Districts should judge who's qualified to teach
This article originially appeared in the Detroit Free Press on July 06, 2001 at http://www.freep.com/voices/editorials/ebrou6_20010706.htm.
Taking a step to head off an impending teacher shortage crisis, the state House Education Committee recently approved legislation that would allow local school leaders to decide whether a person is qualified to teach.
This shift in certification from the state to local control is based on the recognition that current certification does not necessarily equal qualification. In fact, it is becoming increasingly clear that certification does not ensure that the most qualified people are teaching in our classrooms.
To understand why changes in how we monitor who enters our public school classrooms are needed, people should consider the facts about certification and qualification.
Although it is implied, certification does not guarantee mastery of a subject. According to the U.S. Department of Education, 36 percent of public school teachers -- 972,000 teachers out of 2.7 million nationwide -- didn't major or minor in the core subjects they teach. Dr. Sam Peavey, professor emeritus of the School of Education at the University of Illinois, is among many experts who argue that "after 50 years of research, we have found no significant correlation between the requirements for teacher certification and the quality of student achievement."
Arizona's experience with local control of determining teacher qualification in charter schools has been effective. Not one of Tempe Preparatory Academy's (TPA's) 14 full-time faculty is state certified, yet each member holds a bachelor's degree. The 10th-grade math teacher has a PhD, as does the 10th- and 11th-grade Humane Letters teacher. However, none of these teachers would be allowed to teach in the traditional public schools.
Students from TPA also scored higher than all public schools in the state except one, a magnet school that is allowed to screen enrollment.
Statistics on homeschooled children further demonstrate the weak relationship between certification and academic success. Students who are educated by parents with teaching certificates score in the 88th percentile on a basic battery of tests, while children with uncertified parents score in the 85th percentile.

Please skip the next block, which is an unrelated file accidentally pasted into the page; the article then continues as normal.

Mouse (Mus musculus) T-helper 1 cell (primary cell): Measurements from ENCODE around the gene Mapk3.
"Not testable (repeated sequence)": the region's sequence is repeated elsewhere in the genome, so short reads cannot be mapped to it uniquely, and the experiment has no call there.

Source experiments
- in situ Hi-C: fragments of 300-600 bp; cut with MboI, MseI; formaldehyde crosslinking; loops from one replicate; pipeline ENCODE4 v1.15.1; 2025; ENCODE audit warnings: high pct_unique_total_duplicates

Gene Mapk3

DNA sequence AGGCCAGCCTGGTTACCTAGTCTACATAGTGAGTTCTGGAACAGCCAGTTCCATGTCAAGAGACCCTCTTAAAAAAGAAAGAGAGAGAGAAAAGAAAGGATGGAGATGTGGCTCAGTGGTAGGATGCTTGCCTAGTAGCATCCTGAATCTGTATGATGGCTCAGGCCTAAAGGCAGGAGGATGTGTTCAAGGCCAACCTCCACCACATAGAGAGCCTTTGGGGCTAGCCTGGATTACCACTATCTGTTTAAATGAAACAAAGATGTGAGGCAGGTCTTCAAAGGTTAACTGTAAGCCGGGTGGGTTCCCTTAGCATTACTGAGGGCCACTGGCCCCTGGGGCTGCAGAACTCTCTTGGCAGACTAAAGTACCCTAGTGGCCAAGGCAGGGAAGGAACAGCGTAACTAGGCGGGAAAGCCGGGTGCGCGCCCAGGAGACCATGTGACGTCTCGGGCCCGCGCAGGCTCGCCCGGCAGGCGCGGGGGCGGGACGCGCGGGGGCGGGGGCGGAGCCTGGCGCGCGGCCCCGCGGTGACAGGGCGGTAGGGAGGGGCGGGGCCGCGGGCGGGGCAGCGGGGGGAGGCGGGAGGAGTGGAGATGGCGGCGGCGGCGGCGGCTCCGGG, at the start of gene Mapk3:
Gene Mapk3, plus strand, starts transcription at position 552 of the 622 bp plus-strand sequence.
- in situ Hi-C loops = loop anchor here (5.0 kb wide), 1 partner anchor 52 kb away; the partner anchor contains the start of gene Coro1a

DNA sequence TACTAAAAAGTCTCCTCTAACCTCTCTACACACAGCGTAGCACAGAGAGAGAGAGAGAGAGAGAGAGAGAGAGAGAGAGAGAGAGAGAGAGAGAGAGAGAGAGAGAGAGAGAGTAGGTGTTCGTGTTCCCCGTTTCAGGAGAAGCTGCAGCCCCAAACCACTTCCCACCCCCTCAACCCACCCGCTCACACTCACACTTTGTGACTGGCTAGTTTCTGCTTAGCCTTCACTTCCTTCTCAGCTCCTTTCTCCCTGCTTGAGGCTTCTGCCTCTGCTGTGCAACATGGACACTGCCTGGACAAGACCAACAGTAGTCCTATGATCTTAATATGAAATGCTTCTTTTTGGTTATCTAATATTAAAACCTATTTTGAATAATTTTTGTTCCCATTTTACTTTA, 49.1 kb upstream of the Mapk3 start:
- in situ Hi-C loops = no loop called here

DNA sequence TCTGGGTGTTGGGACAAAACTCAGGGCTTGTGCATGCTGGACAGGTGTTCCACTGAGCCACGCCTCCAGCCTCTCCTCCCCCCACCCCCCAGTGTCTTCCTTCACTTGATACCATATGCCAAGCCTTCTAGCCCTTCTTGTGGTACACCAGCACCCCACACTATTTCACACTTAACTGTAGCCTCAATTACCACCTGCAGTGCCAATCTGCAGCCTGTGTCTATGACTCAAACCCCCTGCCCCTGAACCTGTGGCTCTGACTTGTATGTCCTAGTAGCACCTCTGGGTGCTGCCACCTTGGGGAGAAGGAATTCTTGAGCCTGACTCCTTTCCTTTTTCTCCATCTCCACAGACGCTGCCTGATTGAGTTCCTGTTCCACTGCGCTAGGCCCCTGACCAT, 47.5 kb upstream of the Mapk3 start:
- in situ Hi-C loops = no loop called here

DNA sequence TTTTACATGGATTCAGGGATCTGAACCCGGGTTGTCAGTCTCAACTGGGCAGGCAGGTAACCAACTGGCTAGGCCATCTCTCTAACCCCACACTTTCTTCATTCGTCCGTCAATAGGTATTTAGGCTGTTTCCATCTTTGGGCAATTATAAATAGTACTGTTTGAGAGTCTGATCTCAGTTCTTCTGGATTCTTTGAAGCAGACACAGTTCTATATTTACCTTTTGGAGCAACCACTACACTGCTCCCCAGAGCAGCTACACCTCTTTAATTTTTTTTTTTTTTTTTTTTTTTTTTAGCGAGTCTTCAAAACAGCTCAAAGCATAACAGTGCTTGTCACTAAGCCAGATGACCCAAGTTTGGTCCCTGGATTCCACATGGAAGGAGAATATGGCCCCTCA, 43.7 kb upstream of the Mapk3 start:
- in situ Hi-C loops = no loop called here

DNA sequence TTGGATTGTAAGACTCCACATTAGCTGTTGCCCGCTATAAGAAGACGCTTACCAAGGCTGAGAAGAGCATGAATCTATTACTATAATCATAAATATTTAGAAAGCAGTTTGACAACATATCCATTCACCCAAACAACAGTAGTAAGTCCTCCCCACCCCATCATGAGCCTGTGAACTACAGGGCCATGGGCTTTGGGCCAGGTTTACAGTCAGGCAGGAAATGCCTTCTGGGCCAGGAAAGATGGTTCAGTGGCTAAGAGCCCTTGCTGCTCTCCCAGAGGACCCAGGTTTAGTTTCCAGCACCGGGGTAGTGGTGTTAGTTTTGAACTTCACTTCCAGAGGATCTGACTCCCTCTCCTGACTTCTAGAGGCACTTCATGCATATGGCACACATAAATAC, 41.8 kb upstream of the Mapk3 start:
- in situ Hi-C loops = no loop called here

Sadly, the fastest and easiest way to teach in the classroom is to be an education major while at college, rather than specialize in a particular academic discipline. Although certification is ensured by this route, quality teaching is not. An October 1996 report from the Mackinac Center for Public Policy revealed that the curricula in our state university education departments are light on meaningful subject matter prospective teachers will eventually have to teach and heavy on politicized material of dubious value.
So why do lawmakers continue to embrace a requirement that is of dubious, if not detrimental, value?
Labor unions such as the Michigan Education Association -- Lansing's most powerful special interest -- will be sure to lobby to preserve the status quo, claiming that certification protects the best interests of children. The union's lobbyists are already scrambling to prevent the reform of state-level teacher certification. But if Federal Reserve Chairman Alan Greenspan could convince a school board that he could teach children, who would object to him teaching a high school economics class?
Ultimately, the power to ensure quality in teaching lies with local communities and schools, where on-the-job teacher training similar to an apprenticeship would be more beneficial than any certification requirement. Each principal should be permitted more authority to determine what qualifies a person to teach and, with the assistance of superintendents and school boards, set standards for teachers according to their respective community and school.
Second only to parental involvement, teacher quality dramatically affects student academic success. Michigan's public schools need teachers with a solid knowledge of subject matter, not state approval that does not ensure quality teaching. If we want the best and brightest people teaching our children, then the Legislature should empower local school leaders to determine who is qualified.
MATTHEW J. BROUILLETTE, a former high school history teacher, is director of education policy at the Mackinac Center for Public Policy, a research and educational institute in Midland. (More information on education is available at www.mackinac.org.) Write to him in care of the Free Press Editorial Page, 600 W. Fort St., Detroit, MI 48226.